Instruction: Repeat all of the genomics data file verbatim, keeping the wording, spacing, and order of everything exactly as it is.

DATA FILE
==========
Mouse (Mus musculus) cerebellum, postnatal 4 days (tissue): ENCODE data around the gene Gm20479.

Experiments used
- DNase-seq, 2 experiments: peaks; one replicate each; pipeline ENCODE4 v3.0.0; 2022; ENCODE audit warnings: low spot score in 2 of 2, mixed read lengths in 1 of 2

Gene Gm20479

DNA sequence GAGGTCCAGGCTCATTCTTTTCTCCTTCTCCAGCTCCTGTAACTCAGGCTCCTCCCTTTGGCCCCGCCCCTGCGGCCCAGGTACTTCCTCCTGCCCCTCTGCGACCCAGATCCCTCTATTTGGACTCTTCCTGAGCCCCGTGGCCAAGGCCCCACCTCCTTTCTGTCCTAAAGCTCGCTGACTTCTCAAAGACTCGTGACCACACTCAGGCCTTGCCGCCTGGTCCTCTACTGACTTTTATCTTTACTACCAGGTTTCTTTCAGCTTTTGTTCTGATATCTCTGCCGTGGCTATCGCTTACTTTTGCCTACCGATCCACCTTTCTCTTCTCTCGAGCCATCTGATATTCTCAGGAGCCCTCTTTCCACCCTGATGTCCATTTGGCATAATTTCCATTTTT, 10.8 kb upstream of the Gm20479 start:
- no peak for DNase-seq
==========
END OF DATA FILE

Mouse (Mus musculus) cerebellum, postnatal 4 days (tissue): ENCODE data around the gene Gm20479.

Experiments used
- DNase-seq, 2 experiments: peaks; one replicate each; pipeline ENCODE4 v3.0.0; 2022; ENCODE audit warnings: low spot score in 2 of 2, mixed read lengths in 1 of 2

Gene Gm20479

DNA sequence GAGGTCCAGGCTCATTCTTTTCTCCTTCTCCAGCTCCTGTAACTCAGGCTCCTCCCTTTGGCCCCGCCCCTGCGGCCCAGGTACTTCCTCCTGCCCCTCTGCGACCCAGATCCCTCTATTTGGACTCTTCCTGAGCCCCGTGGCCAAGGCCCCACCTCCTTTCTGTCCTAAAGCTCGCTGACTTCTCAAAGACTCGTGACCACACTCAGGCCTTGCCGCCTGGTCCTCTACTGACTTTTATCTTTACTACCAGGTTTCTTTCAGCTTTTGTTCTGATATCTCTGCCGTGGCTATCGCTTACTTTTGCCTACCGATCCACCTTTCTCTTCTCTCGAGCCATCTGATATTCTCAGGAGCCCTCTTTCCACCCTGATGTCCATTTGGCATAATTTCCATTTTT, 10.8 kb upstream of the Gm20479 start:
- no peak for DNase-seq